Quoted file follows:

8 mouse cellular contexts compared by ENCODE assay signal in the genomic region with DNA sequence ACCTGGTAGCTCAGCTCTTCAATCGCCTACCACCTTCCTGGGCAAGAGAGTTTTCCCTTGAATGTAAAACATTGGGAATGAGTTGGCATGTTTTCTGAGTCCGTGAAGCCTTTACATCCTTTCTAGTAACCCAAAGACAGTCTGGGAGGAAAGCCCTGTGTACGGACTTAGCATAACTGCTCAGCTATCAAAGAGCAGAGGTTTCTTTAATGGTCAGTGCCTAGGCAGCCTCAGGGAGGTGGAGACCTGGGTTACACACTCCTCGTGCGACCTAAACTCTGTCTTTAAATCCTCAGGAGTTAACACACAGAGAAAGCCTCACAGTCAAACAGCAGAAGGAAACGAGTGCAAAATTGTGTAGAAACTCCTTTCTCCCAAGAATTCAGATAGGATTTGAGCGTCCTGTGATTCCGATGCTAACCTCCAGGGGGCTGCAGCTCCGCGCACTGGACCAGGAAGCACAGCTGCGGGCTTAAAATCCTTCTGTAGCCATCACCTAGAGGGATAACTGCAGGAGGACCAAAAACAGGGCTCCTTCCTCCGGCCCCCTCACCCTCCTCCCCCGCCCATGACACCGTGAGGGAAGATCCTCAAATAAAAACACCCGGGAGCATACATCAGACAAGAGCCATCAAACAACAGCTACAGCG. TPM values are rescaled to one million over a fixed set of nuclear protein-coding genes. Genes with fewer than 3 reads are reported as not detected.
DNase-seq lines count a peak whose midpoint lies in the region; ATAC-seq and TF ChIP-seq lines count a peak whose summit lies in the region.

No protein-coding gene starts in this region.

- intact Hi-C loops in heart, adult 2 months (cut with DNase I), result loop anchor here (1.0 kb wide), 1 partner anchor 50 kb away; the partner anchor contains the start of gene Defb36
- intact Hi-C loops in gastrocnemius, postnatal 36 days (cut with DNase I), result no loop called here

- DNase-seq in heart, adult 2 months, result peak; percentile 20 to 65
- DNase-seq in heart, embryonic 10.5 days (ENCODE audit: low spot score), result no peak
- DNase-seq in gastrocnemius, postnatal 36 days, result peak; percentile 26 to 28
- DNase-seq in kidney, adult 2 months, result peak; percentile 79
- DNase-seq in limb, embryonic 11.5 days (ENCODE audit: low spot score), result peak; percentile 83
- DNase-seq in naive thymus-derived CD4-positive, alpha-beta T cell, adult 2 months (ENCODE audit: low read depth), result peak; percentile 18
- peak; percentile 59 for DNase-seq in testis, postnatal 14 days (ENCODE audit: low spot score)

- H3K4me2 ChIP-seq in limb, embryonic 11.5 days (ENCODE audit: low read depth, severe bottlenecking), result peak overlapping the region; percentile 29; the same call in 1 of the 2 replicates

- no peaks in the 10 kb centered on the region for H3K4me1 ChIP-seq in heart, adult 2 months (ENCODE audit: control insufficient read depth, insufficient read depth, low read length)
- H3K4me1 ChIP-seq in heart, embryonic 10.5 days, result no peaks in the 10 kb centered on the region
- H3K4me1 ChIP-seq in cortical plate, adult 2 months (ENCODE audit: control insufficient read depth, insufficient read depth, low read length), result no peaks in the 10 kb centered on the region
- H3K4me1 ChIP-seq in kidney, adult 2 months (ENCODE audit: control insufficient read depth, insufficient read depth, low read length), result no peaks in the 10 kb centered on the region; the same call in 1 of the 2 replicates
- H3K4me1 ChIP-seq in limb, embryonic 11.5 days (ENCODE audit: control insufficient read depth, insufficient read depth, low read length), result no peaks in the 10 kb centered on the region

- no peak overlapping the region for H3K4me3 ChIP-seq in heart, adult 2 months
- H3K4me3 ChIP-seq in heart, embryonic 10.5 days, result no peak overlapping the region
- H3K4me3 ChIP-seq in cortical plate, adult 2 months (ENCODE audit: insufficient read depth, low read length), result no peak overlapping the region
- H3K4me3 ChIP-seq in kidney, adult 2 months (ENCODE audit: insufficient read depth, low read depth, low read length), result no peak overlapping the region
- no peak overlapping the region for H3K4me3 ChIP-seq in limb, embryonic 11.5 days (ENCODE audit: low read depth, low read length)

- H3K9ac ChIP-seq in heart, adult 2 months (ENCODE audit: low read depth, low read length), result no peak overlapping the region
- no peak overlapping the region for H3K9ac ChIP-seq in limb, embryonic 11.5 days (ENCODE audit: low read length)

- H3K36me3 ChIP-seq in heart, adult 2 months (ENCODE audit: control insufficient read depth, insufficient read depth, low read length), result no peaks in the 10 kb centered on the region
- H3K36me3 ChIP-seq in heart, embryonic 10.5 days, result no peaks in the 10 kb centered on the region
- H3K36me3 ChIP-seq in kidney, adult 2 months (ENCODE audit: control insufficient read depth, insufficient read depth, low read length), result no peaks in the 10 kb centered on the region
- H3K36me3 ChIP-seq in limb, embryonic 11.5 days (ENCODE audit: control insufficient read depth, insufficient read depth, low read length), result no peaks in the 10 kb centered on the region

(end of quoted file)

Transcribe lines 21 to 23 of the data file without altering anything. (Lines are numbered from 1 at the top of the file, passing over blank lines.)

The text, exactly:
- H3K4me3 ChIP-seq in cortical plate, adult 2 months (ENCODE audit: insufficient read depth, low read length), result no peak overlapping the region
- H3K4me3 ChIP-seq in kidney, adult 2 months (ENCODE audit: insufficient read depth, low read depth, low read length), result no peak overlapping the region
- no peak overlapping the region for H3K4me3 ChIP-seq in limb, embryonic 11.5 days (ENCODE audit: low read depth, low read length)